The average drug takes about a decade to develop, fails 90 percent of the time, and can cost up to $1 billion by the time it reaches FDA approval. Academic institutions traditionally lack the hefty resources required to transform the discoveries made in their laboratories into meaningful medicine. That’s where NYU Langone’s Technology Ventures and Partnerships comes in. TVP, as it's known, is a pioneering academic “virtual biotech” drug discovery program that frees up investigators to do what they do best—investigate—while accelerating the pace of new drug discovery and development.
“Our goal is to reduce the risk in drug discovery, make a project much more attractive for partnership, and then hand it off to industry to prepare for FDA approval,” says Robert Schneider, PhD, the Albert Sabin Professor of Microbiology and Molecular Pathogenesis, and associate dean for therapeutics alliances at NYU Langone Health.
TVP's approach to drug development breaks new ground. Unlike most other academic medical centers, which attempt to develop new medications in house, TVP focuses exclusively on translating the earliest stages of basic research—where NYU Langone scientists thrive—to early-stage drug discovery. Taking a page out of Big Pharma’s playbook, it outsources the most labor-intensive parts of drug development to contract research organizations, or CROs, which can handle everything from biopharmaceutical development and biologic assay development to preclinical research and clinical-trials management—all of which eases the burden on NYU School of Medicine researchers. Then, it forges funding partnerships with venture capital firms, disease foundations, and pharmaceutical companies, among others, who can bring the science to market. “By outsourcing drug development to CROs, the best drug-discovery enterprises in the business, and painstakingly evaluating research projects for their commercial potential, we save time and money, and reduce risk,” says molecular biologist Nadim Shohdy, PhD, assistant dean of therapeutics alliances, who cofounded TVP in 2013 with Dr. Schneider.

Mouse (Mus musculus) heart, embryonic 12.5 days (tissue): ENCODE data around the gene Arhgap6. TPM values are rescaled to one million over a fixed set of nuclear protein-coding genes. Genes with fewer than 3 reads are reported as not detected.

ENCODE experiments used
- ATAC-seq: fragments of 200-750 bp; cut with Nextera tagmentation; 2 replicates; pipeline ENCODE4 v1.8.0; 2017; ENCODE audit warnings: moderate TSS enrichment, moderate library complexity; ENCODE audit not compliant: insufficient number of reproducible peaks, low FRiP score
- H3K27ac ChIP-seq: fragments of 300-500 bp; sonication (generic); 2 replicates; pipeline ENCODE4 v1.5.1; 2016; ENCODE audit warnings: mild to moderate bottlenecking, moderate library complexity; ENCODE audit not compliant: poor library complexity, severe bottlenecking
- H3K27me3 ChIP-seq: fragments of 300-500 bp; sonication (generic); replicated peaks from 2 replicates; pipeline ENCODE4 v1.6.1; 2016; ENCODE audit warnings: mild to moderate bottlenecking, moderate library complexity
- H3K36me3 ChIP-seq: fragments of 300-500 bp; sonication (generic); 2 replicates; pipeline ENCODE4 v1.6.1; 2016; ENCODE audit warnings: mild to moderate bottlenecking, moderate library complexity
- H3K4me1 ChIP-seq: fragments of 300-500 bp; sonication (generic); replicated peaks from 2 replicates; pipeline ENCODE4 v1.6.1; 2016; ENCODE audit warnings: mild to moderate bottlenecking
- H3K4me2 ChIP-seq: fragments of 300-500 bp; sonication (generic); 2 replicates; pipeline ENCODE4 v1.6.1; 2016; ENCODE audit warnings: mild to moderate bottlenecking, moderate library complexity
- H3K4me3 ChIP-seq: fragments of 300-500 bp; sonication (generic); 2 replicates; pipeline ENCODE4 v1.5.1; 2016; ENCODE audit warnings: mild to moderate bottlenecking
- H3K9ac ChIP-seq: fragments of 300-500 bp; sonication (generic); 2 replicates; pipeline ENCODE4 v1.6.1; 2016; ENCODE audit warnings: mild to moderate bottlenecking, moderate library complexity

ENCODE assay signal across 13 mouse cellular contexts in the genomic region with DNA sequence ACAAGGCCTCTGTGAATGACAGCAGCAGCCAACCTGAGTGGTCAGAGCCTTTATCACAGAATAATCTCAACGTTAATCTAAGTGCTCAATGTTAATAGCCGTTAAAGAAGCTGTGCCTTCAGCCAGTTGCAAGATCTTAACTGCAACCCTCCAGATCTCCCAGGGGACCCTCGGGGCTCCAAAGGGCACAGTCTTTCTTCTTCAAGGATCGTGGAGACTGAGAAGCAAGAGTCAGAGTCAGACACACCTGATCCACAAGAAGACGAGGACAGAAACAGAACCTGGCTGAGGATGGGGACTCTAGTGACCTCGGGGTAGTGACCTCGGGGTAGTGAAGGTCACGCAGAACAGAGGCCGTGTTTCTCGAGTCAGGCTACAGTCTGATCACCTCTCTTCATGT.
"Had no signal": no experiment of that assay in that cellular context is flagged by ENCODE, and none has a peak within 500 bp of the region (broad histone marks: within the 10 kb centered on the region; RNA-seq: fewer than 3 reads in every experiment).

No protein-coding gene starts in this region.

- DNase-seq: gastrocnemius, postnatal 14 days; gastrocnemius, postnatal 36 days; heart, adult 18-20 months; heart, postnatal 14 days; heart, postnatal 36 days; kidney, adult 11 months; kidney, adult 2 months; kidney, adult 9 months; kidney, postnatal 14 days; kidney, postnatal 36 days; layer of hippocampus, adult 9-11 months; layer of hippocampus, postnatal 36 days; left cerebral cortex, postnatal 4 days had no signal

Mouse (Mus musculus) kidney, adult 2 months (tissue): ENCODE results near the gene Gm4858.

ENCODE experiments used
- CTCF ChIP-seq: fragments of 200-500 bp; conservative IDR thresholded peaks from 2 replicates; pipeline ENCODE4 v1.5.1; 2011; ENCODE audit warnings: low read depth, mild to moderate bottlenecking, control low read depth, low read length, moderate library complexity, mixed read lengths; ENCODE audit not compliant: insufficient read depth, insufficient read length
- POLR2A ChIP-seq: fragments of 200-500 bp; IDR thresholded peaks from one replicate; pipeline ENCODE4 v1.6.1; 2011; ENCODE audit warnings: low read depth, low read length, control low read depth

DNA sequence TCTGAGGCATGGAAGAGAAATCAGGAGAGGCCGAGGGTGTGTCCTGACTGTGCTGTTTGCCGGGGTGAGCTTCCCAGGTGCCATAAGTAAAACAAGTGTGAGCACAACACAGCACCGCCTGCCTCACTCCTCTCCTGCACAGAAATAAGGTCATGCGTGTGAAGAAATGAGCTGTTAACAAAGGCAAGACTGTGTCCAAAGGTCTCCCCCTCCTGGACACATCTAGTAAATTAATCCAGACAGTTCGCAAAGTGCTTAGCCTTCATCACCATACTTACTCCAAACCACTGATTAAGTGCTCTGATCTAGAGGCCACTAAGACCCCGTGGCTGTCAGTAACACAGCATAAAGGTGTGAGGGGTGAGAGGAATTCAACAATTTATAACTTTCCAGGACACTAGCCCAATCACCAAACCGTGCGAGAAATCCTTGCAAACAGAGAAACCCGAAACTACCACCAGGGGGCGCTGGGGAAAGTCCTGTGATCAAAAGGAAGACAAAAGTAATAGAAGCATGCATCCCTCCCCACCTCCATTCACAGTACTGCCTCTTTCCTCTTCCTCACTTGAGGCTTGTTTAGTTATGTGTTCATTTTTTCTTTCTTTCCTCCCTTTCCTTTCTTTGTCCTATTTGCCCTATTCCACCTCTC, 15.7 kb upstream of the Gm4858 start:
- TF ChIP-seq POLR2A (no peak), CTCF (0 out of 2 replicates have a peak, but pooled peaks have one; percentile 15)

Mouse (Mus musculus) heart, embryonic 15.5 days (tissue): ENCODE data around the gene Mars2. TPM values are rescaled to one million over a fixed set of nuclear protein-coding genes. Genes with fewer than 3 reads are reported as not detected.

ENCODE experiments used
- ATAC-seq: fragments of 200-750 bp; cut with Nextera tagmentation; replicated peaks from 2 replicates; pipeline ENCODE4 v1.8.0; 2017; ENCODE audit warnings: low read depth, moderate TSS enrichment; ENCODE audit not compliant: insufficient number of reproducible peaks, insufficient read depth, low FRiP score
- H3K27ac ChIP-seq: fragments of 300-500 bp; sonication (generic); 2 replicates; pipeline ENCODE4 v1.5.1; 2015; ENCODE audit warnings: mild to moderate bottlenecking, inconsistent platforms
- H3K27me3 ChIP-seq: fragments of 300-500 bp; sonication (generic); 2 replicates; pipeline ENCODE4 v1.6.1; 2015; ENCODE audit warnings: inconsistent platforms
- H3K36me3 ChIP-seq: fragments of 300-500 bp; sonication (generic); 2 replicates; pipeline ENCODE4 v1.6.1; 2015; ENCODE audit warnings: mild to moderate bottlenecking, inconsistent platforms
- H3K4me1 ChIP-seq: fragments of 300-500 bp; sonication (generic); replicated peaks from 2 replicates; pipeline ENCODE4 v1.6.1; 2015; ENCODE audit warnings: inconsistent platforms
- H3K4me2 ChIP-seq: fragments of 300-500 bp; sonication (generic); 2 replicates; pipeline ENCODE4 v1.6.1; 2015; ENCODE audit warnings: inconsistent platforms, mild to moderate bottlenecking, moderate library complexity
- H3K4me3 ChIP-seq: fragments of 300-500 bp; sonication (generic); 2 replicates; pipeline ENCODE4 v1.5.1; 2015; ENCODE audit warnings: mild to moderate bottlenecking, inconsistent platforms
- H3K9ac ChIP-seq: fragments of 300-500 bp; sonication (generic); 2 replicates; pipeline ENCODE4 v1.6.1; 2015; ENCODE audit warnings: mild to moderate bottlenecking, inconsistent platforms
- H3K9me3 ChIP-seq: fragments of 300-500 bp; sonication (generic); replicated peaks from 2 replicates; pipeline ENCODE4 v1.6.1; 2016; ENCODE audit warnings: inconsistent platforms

In the past four years, TVP has developed a robust pipeline of more than 25 new drug discovery and development projects in oncology, inflammation, metabolic diseases, and neurodegenerative diseases that have led to exciting drug development. Among those projects is an early-stage drug that could lead to a new treatment for multiple sclerosis, an autoimmune disorder that attacks myelin, the fatty substance insulating nerve fibers. Advanced by James Salzer, MD, PhD, professor of neurology, and neuroscience and physiology, the drug helps repair damaged myelin and provides clinical bene fit in relevant animal models. “Other drugs tamp down the immune system and slow the progression of the disease, but there’s nothing that actually restores function to the nervous system,” says Dr. Schneider.
Another benefit of TVP is its ability to attract major funding for NYU Langone researchers. The office recently helped secure a $2-million grant from the National Institutes of Health to support the work of Ann Marie Schmidt, MD, PhD, the Dr. Iven Young Professor of Endocrinology and director of the Diabetes Research Program. Dr. Schmidt is developing drug candidates targeting a cell receptor known as RAGE, or receptor for advanced glycation end products, which is a key driver of vascular complications in diabetes, such as nephropathy, retinopathy, and neuropathy.
“What makes NYU Langone's model so satisfying is that it allows researchers to capitalize on a lifetime of research and see their work benefit patients,” says Dr. Schneider. “It’s what researchers live for.”